If the person receiving the capital asset by way of gift, will, etc. subsequently transfers such asset, capital gain will arise in his hands. Special provisions are designed to compute capital gains in the hands of the person receiving the asset by way of gift, will, etc. In such a case, the cost of acquisition of the capital asset will be the cost of acquisition to the previous owner and the period of holding of the capital asset will be computed from the date of acquisition of the capital asset by the previous owner.

Section 10 provides list of incomes which are exempt from tax Amongst these the major exemptions relating to capital gains are listed below:

Section 10(33) : Long-term or short-term capital gain arising on transfer of units of Unit Scheme, 1964 (US 64) (transferred on or after 1-4-2002).

Section 10(37) : An individual or Hindu Undivided Family (HUF) can claim exemption in respect of capital gain arising on transfer of agricultural land situated in an urban  area by way of compulsory acquisition. This exemption is available if the land was used by the taxpayer (or by his parents in the case of an individual) for agricultural purpose for a period of 2 years immediately preceding the date of its transfer .

Section 10(38) : Long-term capital gain arising on transfer of equity shares or units of equity oriented mutual fund (*) or a unit of a business trust will be exempt from tax, if the following conditions are satisfied:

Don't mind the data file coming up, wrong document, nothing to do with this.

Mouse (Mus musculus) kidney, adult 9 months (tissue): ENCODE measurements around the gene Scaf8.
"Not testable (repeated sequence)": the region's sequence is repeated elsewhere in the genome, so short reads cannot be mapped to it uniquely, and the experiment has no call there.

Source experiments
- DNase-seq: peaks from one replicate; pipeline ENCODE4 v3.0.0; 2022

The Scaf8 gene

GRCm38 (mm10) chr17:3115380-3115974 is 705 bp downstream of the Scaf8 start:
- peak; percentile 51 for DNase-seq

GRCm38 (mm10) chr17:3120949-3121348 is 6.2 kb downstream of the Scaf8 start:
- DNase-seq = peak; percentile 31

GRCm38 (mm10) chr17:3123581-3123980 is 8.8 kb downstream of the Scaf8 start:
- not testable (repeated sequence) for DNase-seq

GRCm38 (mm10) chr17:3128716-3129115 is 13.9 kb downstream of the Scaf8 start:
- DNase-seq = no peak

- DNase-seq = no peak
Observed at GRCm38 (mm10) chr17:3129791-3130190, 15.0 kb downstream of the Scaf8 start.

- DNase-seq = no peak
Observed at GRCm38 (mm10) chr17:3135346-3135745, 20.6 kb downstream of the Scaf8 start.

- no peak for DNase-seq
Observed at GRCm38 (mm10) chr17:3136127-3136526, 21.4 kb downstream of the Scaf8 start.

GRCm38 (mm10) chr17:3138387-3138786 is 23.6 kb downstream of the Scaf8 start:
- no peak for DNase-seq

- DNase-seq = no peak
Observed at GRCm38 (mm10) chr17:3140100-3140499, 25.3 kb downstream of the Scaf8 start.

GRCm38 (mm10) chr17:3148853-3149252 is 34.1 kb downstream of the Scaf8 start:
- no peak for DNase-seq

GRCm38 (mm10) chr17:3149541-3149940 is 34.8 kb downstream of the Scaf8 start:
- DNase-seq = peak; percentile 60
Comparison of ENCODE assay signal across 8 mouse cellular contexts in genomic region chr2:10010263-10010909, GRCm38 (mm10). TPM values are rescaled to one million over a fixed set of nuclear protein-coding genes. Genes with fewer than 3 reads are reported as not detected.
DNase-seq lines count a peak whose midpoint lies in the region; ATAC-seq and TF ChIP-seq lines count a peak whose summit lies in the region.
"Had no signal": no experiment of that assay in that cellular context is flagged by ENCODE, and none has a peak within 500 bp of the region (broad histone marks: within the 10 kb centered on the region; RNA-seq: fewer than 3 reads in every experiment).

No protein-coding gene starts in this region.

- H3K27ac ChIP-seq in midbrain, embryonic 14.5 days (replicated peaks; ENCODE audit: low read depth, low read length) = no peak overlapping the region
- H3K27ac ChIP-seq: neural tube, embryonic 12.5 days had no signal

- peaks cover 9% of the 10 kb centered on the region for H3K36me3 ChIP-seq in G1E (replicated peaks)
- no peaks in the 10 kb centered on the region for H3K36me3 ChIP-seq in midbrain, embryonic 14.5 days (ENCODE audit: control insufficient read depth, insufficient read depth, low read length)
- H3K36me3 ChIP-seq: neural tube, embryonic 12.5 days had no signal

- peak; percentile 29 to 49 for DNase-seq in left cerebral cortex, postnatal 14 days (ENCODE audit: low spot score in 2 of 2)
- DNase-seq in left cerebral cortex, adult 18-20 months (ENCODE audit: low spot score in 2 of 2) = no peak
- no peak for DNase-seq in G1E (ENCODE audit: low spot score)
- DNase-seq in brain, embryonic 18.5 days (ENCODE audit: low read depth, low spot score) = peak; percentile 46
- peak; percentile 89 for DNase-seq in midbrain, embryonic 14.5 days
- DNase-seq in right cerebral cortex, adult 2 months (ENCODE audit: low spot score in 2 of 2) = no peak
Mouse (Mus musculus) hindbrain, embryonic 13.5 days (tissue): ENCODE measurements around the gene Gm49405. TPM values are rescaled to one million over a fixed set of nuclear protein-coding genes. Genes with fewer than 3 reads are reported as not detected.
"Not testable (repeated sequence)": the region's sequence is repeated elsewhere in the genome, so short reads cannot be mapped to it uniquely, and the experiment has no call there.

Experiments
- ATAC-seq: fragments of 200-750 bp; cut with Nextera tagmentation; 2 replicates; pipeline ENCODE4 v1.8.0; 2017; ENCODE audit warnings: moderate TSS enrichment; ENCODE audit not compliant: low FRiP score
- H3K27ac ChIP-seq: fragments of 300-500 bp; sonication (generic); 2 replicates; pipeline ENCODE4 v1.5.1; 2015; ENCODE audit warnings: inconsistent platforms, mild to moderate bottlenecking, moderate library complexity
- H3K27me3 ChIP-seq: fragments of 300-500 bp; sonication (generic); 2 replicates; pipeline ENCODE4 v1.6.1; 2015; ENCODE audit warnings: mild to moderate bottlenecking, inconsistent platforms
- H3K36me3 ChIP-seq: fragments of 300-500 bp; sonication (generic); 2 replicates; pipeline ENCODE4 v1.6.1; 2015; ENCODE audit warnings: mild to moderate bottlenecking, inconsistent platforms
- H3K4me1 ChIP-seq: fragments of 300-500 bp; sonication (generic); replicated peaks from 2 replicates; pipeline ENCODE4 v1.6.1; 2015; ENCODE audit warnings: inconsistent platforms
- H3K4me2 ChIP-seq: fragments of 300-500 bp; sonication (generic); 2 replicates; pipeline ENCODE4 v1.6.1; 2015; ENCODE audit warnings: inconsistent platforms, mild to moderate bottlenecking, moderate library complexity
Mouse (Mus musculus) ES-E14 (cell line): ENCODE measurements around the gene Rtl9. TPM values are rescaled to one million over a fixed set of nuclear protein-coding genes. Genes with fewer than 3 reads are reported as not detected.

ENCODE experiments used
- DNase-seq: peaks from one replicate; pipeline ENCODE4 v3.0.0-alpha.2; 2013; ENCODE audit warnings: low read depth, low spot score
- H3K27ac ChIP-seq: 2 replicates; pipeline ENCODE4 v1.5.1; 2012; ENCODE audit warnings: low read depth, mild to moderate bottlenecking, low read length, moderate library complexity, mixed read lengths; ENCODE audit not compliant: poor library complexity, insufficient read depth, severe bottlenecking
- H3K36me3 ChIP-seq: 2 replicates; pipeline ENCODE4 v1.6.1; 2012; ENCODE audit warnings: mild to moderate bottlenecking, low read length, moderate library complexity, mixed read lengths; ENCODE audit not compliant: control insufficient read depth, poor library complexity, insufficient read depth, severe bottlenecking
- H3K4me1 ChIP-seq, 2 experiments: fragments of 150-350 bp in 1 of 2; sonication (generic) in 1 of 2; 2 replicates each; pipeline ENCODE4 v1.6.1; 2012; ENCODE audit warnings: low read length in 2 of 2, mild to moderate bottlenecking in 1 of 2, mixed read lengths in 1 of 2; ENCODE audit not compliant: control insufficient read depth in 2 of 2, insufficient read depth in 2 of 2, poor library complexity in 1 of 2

• The asset transferred should be equity shares of a company or units of an equity oriented mutual fund or a unit of a business trust other than a unit allotted by the trust in exchange of shares of a special purpose vehicle as referred to in section 47​.
  • The transaction should be liable to securities transaction tax (STT) at the time of transfer.
  • Such asset should be a long-term capital asset.
  • Transfer should take place on or after October 1, 2004.​

Long term capital gain exemption on transfer of equity share acquired or on after 01-10-2004 shall be available only if the acquisition of share is chargeable to STT. However, the exemption shall continue in genuine cases where the STT could not have been paid like acquisition of share in IPO, FPO, bonus or right issue by a listed company, acquisition by non-resident in accordance with FDI policy, etc. [Inserted by Finance Act 2017]

A taxpayer can claim exemption from certain capital gains by re-investing the capital gain into specified asset. The following table highlights the assets in respect of which the benefit of re-investment is available:

Section under

which bene​​fit

is available

Gain eligible for claiming exemption Asset in which the capital gain is to be re-invested to claim exemption
section 54 Long-term capital gain arising on transfer of residential house property. Gain to be re-invested in purchase or construction of one residential house property in India.
section 54B Long-term or short-term capital gain arising on transfer of agricultural land. Gain to be re-invested in purchase of agricultural land.